The Fresh Loaf

News & Information for Amateur Bakers and Artisan Bread Enthusiasts

PH tester

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earthygirl's picture
earthygirl

PH tester

I am looking at Calvels sourdough starter and it states to check ph levels until it has a value of 4.5.  question.   Is this a must have gadget?  any recommendations as to what type to purchase and/or where?

 

TIA  Michele

rideold's picture
rideold

You can buy simple PH test strips at the home brew store.  They come in various ranges of PH.

sphealey's picture
sphealey

I have seen digital pH pens as low as $35 US, although $65 seems to be the lowpoint from laboratory equipment vendors.

I am not sure how well these would work on bread dough though since the mixed dough doesn't have a lot of available moisture. I am starting some inquiries to see if any of my scientific friends can shed any light on this question.

sPh

Update: found this post in the rec.foods.sourdough faq. Not sure what the point of adding the NaOH is, but the technique is to add some (neutral) water to a sample of sour to dissolve it (and presumably let the pH meter work):

===

47. How does one measure the ph of sourdough, and what is the effect
of different ph's?

For sponges and doughs:

*Weigh 15 g of sponge or dough and place it in a polyethylene container.

*Add 100 ml of distilled water to this sample.

*Seal the container and shake until the sponge or dough sample has
completely dispersed.

*Place electrode(s) in the mixture and read the pH value.

*After the pH value has been obtained and recorded, slowly add 0.1N
NaOH from the buret and stir constantly until a constant pH of 6.6
is obtained. Read the buret and record the number of ml of NaOH used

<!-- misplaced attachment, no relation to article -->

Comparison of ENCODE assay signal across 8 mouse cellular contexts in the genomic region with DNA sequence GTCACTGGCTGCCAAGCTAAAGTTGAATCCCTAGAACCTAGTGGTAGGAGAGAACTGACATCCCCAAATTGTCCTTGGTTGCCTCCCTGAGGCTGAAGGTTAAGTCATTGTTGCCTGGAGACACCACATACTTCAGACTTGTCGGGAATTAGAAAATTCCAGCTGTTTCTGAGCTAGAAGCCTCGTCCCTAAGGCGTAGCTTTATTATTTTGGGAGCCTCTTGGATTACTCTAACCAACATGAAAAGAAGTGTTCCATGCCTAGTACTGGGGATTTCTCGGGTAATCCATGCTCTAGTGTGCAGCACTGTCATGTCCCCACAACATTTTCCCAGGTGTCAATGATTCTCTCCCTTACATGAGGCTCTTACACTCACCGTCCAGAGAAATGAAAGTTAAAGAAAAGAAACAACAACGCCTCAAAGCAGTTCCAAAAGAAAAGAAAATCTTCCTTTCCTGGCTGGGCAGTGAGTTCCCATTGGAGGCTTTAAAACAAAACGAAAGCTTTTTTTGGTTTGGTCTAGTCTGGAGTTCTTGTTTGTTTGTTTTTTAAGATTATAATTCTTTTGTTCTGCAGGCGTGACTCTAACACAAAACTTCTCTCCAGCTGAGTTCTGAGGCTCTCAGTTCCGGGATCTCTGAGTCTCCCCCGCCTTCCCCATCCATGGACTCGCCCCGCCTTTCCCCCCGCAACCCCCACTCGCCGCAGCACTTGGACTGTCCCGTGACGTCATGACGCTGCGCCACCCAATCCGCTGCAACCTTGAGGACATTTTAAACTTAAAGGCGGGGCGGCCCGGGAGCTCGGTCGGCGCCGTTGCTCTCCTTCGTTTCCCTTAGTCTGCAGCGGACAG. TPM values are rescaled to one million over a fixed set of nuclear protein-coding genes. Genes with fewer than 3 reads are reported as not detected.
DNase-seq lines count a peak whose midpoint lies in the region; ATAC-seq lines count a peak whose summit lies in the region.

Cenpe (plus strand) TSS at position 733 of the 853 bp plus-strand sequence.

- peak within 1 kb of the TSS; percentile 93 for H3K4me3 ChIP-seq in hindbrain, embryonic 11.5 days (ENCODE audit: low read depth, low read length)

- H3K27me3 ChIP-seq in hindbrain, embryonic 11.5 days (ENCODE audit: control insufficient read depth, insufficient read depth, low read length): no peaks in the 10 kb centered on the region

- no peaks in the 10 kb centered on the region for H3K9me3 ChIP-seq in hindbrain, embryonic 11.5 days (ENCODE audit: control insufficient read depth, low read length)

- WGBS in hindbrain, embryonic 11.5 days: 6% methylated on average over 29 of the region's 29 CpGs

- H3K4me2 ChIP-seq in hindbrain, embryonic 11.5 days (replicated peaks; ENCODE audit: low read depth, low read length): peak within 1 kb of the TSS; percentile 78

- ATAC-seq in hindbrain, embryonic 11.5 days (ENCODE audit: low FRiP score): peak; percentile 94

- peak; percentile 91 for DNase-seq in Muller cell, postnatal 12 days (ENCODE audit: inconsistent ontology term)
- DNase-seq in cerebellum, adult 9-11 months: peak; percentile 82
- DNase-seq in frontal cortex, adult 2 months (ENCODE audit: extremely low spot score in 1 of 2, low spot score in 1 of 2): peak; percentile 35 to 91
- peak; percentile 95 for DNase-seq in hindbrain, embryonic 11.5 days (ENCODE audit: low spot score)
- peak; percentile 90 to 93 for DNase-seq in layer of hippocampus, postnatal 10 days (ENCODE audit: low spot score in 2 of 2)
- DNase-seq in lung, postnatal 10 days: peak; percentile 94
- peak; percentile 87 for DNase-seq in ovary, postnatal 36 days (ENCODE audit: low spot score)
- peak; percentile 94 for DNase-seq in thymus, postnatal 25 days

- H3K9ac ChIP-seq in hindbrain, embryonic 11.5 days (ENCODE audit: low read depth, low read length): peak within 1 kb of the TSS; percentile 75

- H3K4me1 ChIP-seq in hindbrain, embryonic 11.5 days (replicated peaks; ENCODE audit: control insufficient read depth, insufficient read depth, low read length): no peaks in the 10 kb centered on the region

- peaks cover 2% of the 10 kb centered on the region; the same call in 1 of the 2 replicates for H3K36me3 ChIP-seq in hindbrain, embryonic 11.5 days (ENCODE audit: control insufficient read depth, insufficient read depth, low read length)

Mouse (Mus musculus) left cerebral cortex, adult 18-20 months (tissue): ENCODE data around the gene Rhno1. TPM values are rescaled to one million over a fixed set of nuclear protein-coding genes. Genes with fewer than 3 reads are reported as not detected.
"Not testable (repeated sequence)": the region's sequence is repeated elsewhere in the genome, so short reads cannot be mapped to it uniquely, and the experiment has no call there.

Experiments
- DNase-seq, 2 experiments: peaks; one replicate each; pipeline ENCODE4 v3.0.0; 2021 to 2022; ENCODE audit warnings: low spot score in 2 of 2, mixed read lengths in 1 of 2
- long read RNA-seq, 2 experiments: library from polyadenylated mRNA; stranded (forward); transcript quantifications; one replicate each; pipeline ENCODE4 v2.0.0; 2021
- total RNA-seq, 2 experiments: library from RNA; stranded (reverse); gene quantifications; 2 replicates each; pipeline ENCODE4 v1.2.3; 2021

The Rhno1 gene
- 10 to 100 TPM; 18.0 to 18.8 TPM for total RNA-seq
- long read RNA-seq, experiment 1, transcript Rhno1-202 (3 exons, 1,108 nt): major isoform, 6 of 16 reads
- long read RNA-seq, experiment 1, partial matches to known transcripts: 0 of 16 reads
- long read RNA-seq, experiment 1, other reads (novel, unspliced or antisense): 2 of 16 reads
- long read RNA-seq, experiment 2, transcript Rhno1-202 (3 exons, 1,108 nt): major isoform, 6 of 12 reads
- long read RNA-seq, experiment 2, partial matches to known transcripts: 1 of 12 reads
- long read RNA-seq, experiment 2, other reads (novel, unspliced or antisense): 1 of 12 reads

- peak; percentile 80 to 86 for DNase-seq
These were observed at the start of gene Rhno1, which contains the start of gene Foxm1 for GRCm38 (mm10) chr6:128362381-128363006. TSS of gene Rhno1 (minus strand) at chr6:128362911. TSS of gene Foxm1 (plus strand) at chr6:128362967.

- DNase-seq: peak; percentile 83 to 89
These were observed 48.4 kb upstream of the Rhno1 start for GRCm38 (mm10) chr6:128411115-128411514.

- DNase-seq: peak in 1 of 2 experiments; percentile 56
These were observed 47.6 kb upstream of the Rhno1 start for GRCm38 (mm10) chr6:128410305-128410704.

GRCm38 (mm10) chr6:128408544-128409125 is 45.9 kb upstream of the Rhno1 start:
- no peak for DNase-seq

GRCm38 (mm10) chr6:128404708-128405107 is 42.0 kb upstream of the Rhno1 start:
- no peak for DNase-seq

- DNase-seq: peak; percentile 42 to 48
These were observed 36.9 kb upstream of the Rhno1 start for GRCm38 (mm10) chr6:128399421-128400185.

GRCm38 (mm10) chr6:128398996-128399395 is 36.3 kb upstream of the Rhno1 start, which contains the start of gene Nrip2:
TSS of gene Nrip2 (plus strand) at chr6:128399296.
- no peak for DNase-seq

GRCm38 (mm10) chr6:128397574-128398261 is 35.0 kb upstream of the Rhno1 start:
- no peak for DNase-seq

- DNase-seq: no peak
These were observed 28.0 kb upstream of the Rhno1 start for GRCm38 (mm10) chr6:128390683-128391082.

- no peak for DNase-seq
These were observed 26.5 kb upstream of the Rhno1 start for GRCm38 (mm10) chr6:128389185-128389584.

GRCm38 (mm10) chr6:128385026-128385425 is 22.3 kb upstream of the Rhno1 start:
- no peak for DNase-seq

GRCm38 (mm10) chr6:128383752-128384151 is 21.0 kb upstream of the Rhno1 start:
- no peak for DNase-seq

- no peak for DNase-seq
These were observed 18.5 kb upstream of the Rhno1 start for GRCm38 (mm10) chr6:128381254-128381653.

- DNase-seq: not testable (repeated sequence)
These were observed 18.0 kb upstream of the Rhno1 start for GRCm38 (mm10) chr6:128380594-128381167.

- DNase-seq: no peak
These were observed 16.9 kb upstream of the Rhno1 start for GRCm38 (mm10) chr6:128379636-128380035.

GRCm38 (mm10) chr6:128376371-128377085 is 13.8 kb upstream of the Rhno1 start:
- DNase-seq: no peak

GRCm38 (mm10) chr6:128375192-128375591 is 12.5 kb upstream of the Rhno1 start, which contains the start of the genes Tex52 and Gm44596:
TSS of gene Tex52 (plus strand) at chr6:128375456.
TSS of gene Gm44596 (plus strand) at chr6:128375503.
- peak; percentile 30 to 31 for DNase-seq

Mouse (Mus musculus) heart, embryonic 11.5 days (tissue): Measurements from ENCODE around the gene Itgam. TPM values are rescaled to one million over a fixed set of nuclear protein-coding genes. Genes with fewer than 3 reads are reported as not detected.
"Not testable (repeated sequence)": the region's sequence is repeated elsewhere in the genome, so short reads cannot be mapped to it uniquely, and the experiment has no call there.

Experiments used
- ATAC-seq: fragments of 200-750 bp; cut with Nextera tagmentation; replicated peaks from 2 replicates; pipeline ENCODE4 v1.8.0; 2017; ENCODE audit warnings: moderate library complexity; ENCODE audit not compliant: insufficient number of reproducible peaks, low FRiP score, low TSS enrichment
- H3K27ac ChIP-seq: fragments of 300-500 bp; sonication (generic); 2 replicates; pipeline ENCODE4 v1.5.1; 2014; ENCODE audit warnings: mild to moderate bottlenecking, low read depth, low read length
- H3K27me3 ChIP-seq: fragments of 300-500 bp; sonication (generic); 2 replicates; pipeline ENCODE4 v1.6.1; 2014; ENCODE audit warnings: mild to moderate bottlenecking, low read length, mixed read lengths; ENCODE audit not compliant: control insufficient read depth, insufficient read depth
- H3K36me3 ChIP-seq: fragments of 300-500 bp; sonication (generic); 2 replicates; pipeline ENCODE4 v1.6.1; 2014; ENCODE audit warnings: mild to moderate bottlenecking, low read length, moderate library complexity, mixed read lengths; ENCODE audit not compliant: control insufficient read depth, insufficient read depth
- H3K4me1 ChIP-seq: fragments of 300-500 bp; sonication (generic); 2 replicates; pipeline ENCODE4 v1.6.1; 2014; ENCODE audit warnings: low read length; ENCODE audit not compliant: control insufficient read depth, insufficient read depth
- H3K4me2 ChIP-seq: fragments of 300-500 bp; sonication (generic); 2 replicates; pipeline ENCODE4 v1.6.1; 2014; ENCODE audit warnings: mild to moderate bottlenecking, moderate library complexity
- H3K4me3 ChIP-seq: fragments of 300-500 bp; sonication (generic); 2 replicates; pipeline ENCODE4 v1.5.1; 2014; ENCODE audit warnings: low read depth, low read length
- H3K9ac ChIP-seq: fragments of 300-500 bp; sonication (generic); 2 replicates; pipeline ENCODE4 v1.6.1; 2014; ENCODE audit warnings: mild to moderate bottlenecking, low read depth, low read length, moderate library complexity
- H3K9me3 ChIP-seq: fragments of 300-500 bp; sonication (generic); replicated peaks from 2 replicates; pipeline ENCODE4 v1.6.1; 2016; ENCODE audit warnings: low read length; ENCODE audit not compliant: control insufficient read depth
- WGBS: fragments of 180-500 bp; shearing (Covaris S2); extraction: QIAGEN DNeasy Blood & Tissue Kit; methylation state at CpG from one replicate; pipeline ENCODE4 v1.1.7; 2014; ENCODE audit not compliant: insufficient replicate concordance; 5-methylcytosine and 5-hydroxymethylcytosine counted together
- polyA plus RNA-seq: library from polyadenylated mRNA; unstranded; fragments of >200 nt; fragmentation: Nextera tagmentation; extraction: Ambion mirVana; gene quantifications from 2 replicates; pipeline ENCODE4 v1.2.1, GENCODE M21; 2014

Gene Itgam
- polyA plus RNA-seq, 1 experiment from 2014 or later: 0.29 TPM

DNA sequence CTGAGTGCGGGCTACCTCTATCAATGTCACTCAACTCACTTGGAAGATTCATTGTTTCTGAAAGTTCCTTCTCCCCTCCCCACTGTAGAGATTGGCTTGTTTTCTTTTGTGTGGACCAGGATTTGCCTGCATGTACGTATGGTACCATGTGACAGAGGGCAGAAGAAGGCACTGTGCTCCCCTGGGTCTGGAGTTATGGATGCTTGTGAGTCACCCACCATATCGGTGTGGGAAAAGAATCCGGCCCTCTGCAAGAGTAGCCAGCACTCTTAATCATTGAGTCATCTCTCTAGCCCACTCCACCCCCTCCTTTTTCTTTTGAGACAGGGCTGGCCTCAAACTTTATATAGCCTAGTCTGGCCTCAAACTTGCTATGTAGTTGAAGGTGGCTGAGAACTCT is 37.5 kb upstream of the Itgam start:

(that is the TTA or Total Titritable Acidity). Take care not to add
the NaOH too rapidly to avoid going beyond pH 6.6.

For bread:

*Weigh 15g of bread, excluding the crust, into a clean dry container.

*Add 100 ml of distilled water, seal the container and shake until
bread disperses into a semi-liquid mixture.

*Determine and record pH and TTA as described for brew.

Some useful information for all you "sourheads" out there:

Overmatured sours, i.e., replenished sours matured over 8 hours at
77F, may build up excessive acidity and the lactic acid bacteria will
start to inhibit the propagation of yeast cells, i.e., slowing the
leavening activity in the sourdough.

A good and fully matured functional sour has a pH of 3.9-4.1 and a
total titratable acidity (TTA) of 13-15 ml. Sours that develop
acidity equal to a TTA of 18-22 ml or higher with a pH of 3.8 or
lower will gradually lose their ability to produce enough carbon
dioxide to leaven bread loaves. Having a high acid content also makes
doughs softer and makes their cell structure break down during
rounding and moulding. This tends to result in an irregular cell
structure with thicker cell walls in the bread crumb and a tougher
bite. This effect is intensified in doughs with a relatively high
water absorption (over 62% of flour weight). However (for all you
artisans out there), bread of this type is acceptable as "signature"
bread served in restaurants or for personal use or for artisan type
bakeries.

Other useful information concerning industry "normal" pH and TTA in
breads and their process:



Sourdough starter 3.9-4.1 pH 14-16 TTA

Mixed dough 4.6-4.8 pH 5-7 TTA

Proofed dough 4.2-4.4 pH 9-13 TTA

Crumb 4.3-4.5 pH 6-7 TTA



*TTA values are expressed as ml of 0.1 N NaOH per 20g sample
(sourdough starter containing 47.6% flour) titrated to pH 6.6

**This is according to the American Institute of Baking, and not the
FDA, so I imagine that would explain some differences in "normal" pH
readings.

-- Dave ===
earthygirl's picture
earthygirl

Thank you soooooo much!